Ex-Files My son has cut me off from seeing my grandchildren

Question: I have two grandchildren aged 11 and 13 who I have a very close relationship with. Until recently, I would collect them from school twice a week and care for them in the afternoons while their parents worked. They also stayed weekends with me once per month. A couple of months ago my son and I had a disagreement that we have yet to resolve. Since then, he has refused to let me see, or even speak with my grandchildren. I am devastated. What rights do I have in this situation? What practical suggestions do you have for me?

Answer: It is understandable that you find the situation upsetting. It is also disappointing that your son is not placing the interests of his children ahead of the conflict with you. I outline below first some practical suggestions, and then information about the legal position.

Practical suggestions

I would attempt to resolve the issue out of court first if possible. Family Court proceedings are expensive and would likely widen the rift between you and your son.

As a first step, I would contact your son directly and say that you want to re-establish regular contact with the children. Reassure him that you will not discuss the conflict between the two of you with the children, nor will you make any disparaging remarks about him. If this is unsuccessful then I suggest engaging a family lawyer and re-issuing the request through the lawyer. The lawyer could propose a mediation or roundtable conference.

Unfortunately, out-of-court attempts to resolve family law issues do not always work. Sometimes court proceedings are necessary if a party is simply unwilling to negotiate or is being unreasonable. Be reassured though that most proceedings still resolve without the need for any court hearing.

In any proceedings regarding care and contact with children, the court will appoint a lawyer for the child(ren) who will meet with the children to ascertain their views. The lawyer for child, although not a mediator, will often serve as an intermediary and make suggestions to try and resolve the issues.

Options through the Family Court

Under New Zealand legislation grandparents do not have the same level of “rights” as parents. A parent being denied contact can (usually) simply make an application for contact under the Care of Children Act 2004, but grandparents face an additional hurdle of needing to first seek the court’s “leave” (i.e. permission) to apply for contact with a child.

If you are granted leave, you would still need to bring a substantive application and convince the judge that an order for contact should be made.

There are some relevant principles in the Care of Children Act 2004 that would support your claim.

First, in any proceeding under the Care of Children Act 2004 the “first and paramount consideration” is the child or children’s welfare and best interests. What this means is that the children’s interests are prioritised over the interests and preferences of any adult if those interests do not align. No doubt the Court would see a continuing relationship with the children’s grandparents as a priority over you and your son’s disagreement. Secondly, section 5 of the Care of Children Act 2004 sets out principles relating to the child’s welfare and best interests. Included in that section are the following principles:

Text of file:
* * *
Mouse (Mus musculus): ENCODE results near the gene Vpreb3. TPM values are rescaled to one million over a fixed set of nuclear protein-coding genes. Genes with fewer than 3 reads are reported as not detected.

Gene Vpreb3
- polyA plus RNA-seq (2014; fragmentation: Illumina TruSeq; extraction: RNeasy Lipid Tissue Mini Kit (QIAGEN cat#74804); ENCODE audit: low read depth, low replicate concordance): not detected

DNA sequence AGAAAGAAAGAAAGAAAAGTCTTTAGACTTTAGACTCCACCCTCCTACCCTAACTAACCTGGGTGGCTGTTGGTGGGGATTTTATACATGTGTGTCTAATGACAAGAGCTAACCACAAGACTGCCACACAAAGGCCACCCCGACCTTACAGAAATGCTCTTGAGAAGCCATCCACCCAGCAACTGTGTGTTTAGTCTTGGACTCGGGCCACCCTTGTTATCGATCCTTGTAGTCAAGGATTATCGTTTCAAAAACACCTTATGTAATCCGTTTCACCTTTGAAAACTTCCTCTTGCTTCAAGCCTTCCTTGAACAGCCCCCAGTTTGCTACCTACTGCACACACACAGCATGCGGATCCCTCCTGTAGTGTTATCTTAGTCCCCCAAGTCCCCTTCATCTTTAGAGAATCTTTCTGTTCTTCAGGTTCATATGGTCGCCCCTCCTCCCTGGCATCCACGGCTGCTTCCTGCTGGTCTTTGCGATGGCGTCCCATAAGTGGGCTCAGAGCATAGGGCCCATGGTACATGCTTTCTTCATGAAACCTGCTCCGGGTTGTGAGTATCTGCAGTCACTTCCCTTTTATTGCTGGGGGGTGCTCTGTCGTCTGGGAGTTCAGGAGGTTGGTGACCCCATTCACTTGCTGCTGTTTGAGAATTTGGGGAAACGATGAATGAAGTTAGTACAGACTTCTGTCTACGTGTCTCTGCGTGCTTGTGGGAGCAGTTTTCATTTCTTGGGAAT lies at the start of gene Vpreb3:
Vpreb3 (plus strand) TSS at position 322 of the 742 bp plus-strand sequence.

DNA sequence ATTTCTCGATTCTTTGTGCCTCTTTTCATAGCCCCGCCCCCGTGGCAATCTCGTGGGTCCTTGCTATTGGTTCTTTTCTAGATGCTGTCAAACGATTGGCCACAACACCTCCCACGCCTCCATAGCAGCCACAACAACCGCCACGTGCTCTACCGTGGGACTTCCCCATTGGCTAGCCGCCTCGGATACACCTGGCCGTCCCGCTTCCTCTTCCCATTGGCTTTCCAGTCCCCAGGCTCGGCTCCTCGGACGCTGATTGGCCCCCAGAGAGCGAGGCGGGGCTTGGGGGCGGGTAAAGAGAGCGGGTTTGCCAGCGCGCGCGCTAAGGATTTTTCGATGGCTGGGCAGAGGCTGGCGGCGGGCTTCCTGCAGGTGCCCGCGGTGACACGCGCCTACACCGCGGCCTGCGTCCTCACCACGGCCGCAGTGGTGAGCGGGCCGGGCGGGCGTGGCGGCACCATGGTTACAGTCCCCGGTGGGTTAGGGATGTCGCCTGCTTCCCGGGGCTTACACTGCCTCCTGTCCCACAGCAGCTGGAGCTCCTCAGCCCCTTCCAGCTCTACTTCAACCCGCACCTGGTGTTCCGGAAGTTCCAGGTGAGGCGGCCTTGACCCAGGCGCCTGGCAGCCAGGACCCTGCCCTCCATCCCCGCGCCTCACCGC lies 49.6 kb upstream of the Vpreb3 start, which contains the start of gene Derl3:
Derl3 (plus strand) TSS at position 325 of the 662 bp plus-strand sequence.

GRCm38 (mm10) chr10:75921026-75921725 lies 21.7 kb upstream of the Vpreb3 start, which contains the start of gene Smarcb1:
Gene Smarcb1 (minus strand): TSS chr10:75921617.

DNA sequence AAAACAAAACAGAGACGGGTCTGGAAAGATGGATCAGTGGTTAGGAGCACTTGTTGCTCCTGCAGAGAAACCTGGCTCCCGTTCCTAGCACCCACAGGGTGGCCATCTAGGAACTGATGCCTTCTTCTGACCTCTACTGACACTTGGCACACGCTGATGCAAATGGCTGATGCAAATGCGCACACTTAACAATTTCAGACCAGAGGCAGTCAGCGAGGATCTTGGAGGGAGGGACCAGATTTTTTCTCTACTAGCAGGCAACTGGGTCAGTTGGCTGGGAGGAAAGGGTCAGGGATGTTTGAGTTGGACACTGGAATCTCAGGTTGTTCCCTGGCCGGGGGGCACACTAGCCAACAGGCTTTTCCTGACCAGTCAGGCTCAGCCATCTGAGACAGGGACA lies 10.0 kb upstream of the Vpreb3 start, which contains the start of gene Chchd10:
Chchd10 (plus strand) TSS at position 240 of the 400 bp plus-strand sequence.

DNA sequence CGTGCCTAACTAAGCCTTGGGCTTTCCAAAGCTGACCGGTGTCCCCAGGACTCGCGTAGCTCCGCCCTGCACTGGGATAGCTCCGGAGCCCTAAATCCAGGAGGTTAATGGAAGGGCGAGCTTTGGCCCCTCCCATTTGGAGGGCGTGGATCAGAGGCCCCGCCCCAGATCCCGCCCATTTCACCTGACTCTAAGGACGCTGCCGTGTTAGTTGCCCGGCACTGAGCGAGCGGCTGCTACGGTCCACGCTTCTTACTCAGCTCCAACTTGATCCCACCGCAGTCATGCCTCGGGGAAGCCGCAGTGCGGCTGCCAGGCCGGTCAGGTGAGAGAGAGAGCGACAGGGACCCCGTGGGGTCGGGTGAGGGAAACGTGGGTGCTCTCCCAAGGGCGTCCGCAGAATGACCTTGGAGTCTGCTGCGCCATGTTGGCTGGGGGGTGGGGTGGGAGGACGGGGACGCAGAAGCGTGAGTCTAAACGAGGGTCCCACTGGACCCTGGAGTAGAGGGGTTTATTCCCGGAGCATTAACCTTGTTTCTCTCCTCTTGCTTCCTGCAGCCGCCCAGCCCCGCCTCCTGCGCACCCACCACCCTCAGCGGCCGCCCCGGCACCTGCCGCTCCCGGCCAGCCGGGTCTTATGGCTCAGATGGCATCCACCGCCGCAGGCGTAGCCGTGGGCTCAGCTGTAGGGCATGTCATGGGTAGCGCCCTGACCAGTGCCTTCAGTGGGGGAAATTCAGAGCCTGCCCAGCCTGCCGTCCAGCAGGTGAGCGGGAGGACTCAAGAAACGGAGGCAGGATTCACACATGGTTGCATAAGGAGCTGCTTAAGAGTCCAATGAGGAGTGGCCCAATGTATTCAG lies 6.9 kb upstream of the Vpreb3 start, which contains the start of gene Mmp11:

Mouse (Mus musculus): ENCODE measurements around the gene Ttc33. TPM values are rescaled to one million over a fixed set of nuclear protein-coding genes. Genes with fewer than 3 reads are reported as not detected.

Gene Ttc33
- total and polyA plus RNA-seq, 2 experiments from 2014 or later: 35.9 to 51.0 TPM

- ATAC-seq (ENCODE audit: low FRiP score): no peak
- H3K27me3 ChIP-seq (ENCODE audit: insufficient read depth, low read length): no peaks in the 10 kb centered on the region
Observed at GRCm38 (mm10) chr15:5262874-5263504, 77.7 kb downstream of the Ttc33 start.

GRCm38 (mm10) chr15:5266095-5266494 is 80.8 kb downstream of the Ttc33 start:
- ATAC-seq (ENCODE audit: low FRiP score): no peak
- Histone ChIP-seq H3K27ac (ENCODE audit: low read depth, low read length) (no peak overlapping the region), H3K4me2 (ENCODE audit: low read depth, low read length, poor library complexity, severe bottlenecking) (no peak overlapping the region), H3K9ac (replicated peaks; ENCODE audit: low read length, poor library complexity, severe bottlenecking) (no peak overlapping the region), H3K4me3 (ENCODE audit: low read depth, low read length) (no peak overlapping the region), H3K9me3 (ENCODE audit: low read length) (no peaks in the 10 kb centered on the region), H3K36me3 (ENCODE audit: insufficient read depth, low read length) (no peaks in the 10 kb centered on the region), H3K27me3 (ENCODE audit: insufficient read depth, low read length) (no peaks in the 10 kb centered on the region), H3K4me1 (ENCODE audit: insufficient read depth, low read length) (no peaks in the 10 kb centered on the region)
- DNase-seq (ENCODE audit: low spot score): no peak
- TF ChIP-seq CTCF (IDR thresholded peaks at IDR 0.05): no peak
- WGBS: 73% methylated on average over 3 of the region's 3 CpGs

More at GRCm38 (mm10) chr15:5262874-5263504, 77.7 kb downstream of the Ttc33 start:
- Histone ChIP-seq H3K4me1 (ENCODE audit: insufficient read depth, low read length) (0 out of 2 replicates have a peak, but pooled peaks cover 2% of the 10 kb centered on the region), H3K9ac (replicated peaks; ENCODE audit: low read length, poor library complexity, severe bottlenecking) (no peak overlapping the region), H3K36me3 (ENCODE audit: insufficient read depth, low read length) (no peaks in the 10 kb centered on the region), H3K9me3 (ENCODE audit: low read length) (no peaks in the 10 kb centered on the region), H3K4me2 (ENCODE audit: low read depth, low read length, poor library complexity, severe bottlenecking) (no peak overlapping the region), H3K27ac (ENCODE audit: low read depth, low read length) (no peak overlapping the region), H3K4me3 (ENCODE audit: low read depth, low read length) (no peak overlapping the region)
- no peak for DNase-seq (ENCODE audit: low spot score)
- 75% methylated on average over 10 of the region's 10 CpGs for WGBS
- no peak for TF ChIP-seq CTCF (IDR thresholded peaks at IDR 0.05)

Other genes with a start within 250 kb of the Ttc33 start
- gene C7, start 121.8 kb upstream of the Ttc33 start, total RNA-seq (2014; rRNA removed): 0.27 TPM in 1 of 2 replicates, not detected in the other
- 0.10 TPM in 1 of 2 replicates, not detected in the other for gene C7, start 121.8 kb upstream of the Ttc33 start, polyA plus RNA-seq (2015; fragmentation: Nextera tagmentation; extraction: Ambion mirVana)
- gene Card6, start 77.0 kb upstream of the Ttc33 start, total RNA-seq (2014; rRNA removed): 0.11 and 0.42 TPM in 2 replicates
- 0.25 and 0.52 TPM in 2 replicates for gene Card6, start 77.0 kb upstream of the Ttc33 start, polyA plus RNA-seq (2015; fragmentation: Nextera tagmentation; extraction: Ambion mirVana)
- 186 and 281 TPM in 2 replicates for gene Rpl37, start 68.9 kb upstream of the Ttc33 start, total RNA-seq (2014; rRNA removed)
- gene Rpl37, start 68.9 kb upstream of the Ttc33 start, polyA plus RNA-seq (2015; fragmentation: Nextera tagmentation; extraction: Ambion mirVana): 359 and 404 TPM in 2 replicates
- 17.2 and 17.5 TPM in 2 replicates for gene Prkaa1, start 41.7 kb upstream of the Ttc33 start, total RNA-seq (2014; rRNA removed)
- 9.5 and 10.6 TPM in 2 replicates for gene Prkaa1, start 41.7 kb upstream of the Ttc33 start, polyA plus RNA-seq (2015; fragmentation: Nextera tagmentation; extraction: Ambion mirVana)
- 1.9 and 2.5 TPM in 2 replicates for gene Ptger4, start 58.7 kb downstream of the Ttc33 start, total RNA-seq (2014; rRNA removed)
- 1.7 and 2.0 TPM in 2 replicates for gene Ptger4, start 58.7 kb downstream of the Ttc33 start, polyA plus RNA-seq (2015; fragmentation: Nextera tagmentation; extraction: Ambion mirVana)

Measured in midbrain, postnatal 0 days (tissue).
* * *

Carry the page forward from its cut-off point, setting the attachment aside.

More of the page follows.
1. That the child’s relationship with his or her whanau (including grandparents) should be “preserved and strengthened”; and
  2. The child’s identity, including “culture, language, and religious denomination and practice” should be “preserved and strengthened.”

Both of these would support your claim.

If you file an application in the Family Court, the children will have an opportunity to express their views. A lawyer will be appointed for them for this purpose. At the ages of 11 and 13, their views would carry a lot of weight. Some of my clients in similar circumstances express the concern that the children’s views will have been influenced by a parent. However, lawyers appointed for children are experienced in recognising where this is occurring, and they are often skilled at questioning children in such a way as to elicit their actual views. Family Court judges are also aware that children’s expressed views might have been influenced by a parent or parents.

In your case, the court would likely consider:

  1. That you have had frequent and very regular contact with the children in the past; and
  2. The informal contact arrangement has been stopped abruptly due to an adult disagreement rather than some issue that is relevant to the children’s welfare or best interests.

My view is that your prospects of success in being granted leave and contact with the grandchildren are promising based on the information you have provided, but ultimately it will depend on all the circumstances of the case.

Before you can file an application in the Family Court you will need to participate in Family Dispute Resolution with your son. This is a compulsory pre-requisite for nearly all parenting matters, except those involving safety or particularly urgent issues. You will need to supply the court with a certificate of completion, which would also be provided if your son refuses to participate.

This article was first published with NZ Herald

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